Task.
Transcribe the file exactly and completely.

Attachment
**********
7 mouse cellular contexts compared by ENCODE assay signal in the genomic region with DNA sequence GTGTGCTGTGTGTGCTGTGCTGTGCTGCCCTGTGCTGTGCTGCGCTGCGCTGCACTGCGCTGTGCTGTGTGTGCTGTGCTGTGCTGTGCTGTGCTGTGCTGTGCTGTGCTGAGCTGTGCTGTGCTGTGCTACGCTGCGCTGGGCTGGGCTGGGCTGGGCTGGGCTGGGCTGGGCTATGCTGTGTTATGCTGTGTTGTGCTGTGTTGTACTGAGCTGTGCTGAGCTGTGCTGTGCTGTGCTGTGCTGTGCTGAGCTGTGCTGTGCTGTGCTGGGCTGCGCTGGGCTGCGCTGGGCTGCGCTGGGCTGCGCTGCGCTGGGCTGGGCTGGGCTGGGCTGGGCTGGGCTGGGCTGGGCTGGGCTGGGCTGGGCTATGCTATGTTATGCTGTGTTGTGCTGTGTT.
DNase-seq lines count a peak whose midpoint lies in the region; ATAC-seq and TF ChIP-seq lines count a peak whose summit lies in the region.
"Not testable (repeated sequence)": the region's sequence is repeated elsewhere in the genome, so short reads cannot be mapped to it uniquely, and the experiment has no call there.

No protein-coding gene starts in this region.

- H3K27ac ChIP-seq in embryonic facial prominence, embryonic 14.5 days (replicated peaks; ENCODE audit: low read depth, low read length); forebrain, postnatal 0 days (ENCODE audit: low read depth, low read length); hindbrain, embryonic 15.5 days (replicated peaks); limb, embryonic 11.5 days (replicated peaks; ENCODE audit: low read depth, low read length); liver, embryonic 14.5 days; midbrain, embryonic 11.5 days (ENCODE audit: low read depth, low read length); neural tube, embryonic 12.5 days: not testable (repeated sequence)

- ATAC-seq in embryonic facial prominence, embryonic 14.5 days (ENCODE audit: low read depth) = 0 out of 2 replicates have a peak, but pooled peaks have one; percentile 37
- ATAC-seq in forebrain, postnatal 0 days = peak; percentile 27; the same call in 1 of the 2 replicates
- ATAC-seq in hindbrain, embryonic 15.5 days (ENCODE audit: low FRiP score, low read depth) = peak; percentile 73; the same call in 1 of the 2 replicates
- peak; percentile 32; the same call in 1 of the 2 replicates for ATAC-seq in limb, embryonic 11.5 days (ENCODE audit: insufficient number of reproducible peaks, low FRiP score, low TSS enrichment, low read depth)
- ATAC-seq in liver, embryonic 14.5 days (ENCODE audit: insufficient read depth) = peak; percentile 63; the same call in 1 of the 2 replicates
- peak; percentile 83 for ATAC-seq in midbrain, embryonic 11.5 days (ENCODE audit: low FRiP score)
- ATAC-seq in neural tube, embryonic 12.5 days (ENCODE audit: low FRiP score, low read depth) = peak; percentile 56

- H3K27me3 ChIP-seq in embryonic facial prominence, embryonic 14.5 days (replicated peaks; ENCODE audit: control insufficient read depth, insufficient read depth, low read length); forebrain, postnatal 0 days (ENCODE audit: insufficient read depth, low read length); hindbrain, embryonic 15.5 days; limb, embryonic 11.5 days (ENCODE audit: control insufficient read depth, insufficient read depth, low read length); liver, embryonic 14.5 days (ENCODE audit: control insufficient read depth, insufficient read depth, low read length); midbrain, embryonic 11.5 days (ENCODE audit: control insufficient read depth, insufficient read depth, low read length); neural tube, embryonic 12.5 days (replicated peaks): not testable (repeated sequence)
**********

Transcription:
7 mouse cellular contexts compared by ENCODE assay signal in the genomic region with DNA sequence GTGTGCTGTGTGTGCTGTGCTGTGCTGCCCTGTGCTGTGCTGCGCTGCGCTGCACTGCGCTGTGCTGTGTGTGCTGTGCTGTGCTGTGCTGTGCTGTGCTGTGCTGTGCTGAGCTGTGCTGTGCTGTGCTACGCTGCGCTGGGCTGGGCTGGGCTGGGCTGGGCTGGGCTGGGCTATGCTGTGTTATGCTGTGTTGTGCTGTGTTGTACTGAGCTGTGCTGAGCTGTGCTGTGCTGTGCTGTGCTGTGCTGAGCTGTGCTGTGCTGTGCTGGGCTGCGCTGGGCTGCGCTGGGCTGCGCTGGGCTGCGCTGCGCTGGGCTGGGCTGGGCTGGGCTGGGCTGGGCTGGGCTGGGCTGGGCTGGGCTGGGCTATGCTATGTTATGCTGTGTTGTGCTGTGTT.
DNase-seq lines count a peak whose midpoint lies in the region; ATAC-seq and TF ChIP-seq lines count a peak whose summit lies in the region.
"Not testable (repeated sequence)": the region's sequence is repeated elsewhere in the genome, so short reads cannot be mapped to it uniquely, and the experiment has no call there.

No protein-coding gene starts in this region.

- H3K27ac ChIP-seq in embryonic facial prominence, embryonic 14.5 days (replicated peaks; ENCODE audit: low read depth, low read length); forebrain, postnatal 0 days (ENCODE audit: low read depth, low read length); hindbrain, embryonic 15.5 days (replicated peaks); limb, embryonic 11.5 days (replicated peaks; ENCODE audit: low read depth, low read length); liver, embryonic 14.5 days; midbrain, embryonic 11.5 days (ENCODE audit: low read depth, low read length); neural tube, embryonic 12.5 days: not testable (repeated sequence)

- ATAC-seq in embryonic facial prominence, embryonic 14.5 days (ENCODE audit: low read depth) = 0 out of 2 replicates have a peak, but pooled peaks have one; percentile 37
- ATAC-seq in forebrain, postnatal 0 days = peak; percentile 27; the same call in 1 of the 2 replicates
- ATAC-seq in hindbrain, embryonic 15.5 days (ENCODE audit: low FRiP score, low read depth) = peak; percentile 73; the same call in 1 of the 2 replicates
- peak; percentile 32; the same call in 1 of the 2 replicates for ATAC-seq in limb, embryonic 11.5 days (ENCODE audit: insufficient number of reproducible peaks, low FRiP score, low TSS enrichment, low read depth)
- ATAC-seq in liver, embryonic 14.5 days (ENCODE audit: insufficient read depth) = peak; percentile 63; the same call in 1 of the 2 replicates
- peak; percentile 83 for ATAC-seq in midbrain, embryonic 11.5 days (ENCODE audit: low FRiP score)
- ATAC-seq in neural tube, embryonic 12.5 days (ENCODE audit: low FRiP score, low read depth) = peak; percentile 56

- H3K27me3 ChIP-seq in embryonic facial prominence, embryonic 14.5 days (replicated peaks; ENCODE audit: control insufficient read depth, insufficient read depth, low read length); forebrain, postnatal 0 days (ENCODE audit: insufficient read depth, low read length); hindbrain, embryonic 15.5 days; limb, embryonic 11.5 days (ENCODE audit: control insufficient read depth, insufficient read depth, low read length); liver, embryonic 14.5 days (ENCODE audit: control insufficient read depth, insufficient read depth, low read length); midbrain, embryonic 11.5 days (ENCODE audit: control insufficient read depth, insufficient read depth, low read length); neural tube, embryonic 12.5 days (replicated peaks): not testable (repeated sequence)